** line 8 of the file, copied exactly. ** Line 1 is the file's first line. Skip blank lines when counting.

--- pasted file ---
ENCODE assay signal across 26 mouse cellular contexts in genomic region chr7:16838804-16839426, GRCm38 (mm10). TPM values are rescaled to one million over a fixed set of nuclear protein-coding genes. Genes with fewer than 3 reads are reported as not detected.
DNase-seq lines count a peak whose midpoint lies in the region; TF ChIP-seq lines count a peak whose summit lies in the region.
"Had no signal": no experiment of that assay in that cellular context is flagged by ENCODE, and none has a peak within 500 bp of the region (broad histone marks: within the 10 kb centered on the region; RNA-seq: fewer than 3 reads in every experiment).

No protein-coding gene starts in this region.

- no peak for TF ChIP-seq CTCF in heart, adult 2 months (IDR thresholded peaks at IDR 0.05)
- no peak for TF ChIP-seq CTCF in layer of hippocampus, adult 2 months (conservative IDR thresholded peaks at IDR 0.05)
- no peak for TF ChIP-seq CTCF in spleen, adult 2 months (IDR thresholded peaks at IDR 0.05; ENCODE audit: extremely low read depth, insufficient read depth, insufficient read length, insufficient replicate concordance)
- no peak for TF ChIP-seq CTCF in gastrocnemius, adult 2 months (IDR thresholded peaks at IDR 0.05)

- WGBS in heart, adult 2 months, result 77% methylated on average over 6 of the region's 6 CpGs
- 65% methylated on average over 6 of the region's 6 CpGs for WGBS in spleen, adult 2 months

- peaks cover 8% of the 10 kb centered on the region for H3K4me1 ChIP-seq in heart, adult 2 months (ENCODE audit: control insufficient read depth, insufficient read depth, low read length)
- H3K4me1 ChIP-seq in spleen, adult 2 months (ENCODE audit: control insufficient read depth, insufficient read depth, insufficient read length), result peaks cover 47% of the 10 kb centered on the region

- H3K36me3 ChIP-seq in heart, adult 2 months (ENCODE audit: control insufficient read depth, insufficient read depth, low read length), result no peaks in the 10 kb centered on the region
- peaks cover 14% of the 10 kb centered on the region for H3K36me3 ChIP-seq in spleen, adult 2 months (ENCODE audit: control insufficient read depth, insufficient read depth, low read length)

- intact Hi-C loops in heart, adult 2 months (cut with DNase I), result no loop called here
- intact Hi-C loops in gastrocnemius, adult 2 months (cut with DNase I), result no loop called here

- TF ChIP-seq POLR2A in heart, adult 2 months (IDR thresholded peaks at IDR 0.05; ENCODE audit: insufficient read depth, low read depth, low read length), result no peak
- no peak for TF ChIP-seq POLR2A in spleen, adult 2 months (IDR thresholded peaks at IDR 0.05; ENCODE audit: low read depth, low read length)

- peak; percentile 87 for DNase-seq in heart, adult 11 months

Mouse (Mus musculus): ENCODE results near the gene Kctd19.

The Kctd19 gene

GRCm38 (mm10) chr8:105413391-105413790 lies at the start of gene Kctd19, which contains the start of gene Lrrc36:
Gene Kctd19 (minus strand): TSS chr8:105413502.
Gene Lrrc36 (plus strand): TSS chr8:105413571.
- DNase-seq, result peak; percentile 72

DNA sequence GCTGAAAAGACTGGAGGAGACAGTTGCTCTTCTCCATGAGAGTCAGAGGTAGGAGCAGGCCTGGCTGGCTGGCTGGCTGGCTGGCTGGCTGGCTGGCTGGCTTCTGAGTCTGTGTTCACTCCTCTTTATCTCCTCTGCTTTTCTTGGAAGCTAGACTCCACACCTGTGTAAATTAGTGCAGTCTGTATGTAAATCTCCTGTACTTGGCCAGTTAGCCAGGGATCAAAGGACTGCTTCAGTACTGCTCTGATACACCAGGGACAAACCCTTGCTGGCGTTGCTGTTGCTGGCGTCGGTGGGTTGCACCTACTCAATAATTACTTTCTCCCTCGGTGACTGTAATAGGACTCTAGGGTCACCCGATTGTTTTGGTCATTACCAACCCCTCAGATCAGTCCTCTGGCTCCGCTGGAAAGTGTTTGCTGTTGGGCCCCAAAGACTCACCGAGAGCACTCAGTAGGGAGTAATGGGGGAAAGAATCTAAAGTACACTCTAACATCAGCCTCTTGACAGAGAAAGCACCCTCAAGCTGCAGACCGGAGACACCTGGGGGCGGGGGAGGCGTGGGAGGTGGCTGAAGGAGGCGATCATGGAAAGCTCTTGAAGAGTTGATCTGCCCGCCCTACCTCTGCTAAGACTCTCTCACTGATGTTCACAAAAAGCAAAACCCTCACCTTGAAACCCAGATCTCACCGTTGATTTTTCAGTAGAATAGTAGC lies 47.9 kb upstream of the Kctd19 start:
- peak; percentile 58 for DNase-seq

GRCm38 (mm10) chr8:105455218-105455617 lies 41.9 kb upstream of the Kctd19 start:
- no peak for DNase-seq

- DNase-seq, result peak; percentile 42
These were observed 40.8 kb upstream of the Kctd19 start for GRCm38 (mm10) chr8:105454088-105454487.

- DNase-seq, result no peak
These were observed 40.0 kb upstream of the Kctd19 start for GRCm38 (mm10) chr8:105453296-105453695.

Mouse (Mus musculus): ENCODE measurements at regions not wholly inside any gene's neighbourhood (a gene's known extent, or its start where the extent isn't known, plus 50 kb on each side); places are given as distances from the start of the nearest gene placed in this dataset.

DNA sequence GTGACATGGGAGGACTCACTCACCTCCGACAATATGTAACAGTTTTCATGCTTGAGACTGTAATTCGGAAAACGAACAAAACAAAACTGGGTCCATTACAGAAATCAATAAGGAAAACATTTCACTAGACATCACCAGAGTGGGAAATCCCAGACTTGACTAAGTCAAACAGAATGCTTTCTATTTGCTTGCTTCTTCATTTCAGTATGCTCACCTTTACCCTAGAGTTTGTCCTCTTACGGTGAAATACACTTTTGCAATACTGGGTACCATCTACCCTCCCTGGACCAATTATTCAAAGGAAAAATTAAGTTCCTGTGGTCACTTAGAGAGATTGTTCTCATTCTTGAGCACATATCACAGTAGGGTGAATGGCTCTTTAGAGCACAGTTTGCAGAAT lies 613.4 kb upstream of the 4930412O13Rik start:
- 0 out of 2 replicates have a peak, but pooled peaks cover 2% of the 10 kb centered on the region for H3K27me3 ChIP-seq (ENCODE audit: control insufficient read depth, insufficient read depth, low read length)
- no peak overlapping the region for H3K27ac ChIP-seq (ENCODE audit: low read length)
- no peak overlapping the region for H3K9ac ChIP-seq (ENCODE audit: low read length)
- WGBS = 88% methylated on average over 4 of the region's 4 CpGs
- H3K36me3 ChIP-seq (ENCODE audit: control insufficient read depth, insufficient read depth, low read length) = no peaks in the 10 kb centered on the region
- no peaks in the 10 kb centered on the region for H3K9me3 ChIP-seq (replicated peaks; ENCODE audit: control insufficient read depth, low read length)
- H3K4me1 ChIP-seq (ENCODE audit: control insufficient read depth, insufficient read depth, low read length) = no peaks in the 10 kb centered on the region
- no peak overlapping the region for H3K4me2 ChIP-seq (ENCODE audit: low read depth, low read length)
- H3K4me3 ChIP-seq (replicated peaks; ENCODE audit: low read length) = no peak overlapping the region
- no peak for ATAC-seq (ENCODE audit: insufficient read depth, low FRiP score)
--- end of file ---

- no peak for TF ChIP-seq CTCF in gastrocnemius, adult 2 months (IDR thresholded peaks at IDR 0.05)